Faltering S-chips need watchful eyes

Listed firms with China-centric businesses, commonly known as S-chips, have come under the spotlight following a column last week by Singapore Exchange chief regulatory officer Tan Boon Gin, warning investors to monitor risks after several firms with large operations in China announced major reversals in their financial positions "under perplexing circumstances". While the exchange did not single out any company, Wong Wei Han looks at some recent results that bear closer scrutiny.


United Food

A lack of operating foresight and prudence can be a dangerous combination in a choppy business landscape, as United Food Holdings may have found out to its cost.

United Food is a producer and supplier of soya bean products and animal feed under the Jiangquan brand, with businesses in pig rearing as well.

According to its third-quarter results, United Food was hit by a 177.8 million yuan (S$39.4 million) total loss in the three months to Sept 30, a steep reversal from the 21.5 million yuan profit reported a year ago.


The loss resulted partly from its compensation to a supplier after it cancelled 11 shipments of soya beans in the second quarter, "due to the uncertainty of supply of utilities as well as raw material costs which was not commensurate with the soya bean product prices", United Food said.

"Based on the market future prices of soya bean at the end of September 2015, the total loss expected to be suffered by the group's soya bean supplier was approximately 304.53 million yuan.

"In this regard, the group recorded an additional loss of 114.82 million yuan in the third quarter which represented the excess of the total expected loss over the impairment of 189.71 million yuan made by the group in respect of the prepayments and deposits to the supplier in the second quarter," it added.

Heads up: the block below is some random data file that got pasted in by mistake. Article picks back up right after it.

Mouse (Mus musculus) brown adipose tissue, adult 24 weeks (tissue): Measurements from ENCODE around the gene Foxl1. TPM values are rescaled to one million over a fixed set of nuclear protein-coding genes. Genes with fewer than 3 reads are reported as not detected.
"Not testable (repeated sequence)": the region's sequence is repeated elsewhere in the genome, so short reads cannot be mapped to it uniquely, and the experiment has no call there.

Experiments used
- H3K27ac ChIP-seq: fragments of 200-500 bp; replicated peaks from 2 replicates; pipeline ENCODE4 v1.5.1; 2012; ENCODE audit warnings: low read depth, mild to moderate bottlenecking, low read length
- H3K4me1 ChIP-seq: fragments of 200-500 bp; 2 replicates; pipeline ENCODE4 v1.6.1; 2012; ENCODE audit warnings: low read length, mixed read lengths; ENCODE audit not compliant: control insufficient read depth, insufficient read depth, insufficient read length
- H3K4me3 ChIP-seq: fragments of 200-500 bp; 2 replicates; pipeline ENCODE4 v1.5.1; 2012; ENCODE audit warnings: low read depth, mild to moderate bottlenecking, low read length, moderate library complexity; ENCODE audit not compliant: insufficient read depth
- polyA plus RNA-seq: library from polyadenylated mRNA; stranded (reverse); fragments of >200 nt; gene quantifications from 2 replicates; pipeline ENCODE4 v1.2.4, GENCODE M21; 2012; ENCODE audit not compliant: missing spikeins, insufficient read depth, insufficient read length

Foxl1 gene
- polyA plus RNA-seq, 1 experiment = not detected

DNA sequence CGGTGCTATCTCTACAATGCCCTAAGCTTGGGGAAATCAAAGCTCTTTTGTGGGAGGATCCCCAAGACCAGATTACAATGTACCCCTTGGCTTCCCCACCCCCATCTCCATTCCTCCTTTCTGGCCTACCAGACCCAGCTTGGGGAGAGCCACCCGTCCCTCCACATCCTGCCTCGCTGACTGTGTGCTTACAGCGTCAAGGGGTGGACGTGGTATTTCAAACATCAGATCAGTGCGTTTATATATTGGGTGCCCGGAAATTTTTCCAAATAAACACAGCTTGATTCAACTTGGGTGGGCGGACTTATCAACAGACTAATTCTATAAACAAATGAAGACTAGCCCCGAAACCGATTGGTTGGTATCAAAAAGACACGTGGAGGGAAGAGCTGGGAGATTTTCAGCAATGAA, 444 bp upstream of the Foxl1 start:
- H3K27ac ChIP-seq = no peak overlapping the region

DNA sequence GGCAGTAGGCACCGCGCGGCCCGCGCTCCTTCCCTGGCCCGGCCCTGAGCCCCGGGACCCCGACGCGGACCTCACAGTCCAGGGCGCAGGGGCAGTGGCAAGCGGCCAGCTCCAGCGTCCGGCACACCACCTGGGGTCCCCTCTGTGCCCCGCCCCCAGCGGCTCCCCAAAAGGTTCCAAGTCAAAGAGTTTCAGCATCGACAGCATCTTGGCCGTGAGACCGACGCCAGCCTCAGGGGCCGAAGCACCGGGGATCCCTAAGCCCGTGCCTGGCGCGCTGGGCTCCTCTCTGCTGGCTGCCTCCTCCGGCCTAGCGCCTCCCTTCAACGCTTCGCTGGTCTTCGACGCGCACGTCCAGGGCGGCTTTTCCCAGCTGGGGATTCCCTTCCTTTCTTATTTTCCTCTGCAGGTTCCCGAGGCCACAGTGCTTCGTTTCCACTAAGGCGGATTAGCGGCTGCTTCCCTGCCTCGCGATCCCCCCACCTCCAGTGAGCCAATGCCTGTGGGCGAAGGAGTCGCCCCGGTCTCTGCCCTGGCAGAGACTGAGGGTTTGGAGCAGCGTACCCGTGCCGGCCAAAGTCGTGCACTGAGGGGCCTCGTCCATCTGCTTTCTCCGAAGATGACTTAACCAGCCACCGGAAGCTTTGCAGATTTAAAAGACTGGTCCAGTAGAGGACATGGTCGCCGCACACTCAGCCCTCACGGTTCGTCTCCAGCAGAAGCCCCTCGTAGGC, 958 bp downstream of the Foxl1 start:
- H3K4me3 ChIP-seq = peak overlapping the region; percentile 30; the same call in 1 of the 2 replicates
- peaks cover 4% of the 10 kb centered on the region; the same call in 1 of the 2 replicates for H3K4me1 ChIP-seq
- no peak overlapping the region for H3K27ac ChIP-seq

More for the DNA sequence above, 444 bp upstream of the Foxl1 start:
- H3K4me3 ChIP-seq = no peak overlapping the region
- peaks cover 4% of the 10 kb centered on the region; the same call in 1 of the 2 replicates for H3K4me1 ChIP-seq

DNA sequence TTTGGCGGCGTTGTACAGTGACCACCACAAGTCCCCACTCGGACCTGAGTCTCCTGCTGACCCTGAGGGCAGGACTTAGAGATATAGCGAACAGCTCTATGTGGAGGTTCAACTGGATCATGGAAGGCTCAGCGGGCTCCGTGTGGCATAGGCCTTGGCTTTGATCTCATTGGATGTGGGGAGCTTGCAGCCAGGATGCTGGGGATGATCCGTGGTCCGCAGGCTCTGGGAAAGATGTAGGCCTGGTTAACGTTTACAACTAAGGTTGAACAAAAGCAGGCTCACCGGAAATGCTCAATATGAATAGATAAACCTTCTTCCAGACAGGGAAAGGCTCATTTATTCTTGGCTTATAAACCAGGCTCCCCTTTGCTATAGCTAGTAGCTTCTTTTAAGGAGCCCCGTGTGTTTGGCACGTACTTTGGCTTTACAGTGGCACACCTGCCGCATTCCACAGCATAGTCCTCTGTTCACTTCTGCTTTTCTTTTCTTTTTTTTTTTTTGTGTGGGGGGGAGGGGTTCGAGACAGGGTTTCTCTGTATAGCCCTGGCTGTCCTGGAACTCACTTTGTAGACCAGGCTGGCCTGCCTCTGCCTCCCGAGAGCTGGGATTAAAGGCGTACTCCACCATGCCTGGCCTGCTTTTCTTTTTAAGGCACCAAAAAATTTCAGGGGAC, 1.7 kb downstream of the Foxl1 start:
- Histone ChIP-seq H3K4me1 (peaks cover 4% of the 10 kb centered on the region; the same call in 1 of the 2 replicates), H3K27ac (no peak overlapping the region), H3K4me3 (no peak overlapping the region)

In July, United Food announced it would suspend its soya bean production temporarily, "pending a review of the business operating environment and its financial position".

While business and financial struggles continue, further uncertainties have emerged within the management. There have been departures at the board and senior management levels. Mr Sitoh Yih Pin retired as an independent director last month while in September, chief financial officer George Hung left "to pursue other career opportunities".

China Taisan Tech

Loans to customers are a common business arrangement but they require effective credit risk management to prevent a sudden pile-up of bad debts that can plunge the lender into a financial mess. This seems to be the case with fabric producer China Taisan Technology Holdings.

China Taisan is a supplier to notable sportswear and casual wear brands such as Nike, adidas and Li-Ning. It claims to produce up to 27,650 tonnes of fabrics at its central facility in Fujian, making it one of China's largest players in the industry.

But with China's economy slowing down and manufacturing demand cooling, China Taisan started to have problems recovering the loans offered to customers. In the three months to June 30, it wrote off 72.7 million yuan (S$16 million) of bad debt extended to one client, later revealed to be Shi Shi Tai San Fabric.

"The said customer was declared insolvent" by China's courts, China Taisan said when announcing its second-quarter results. The write-off was booked as additional operating expenses, which almost single-handedly led to the 74 million yuan loss for the quarter, reversing from a 55.8 million yuan profit a year ago.

It triggered queries by SGX that revealed further twists. In September, China Taisan told SGX that Shi Shi Fabric was not declared insolvent by the Chinese courts after all, but the write-off still stood as Shi Shi Fabric's person in charge was not contactable and its debt was as good as lost. China Taisan has decided to take legal action, the management added.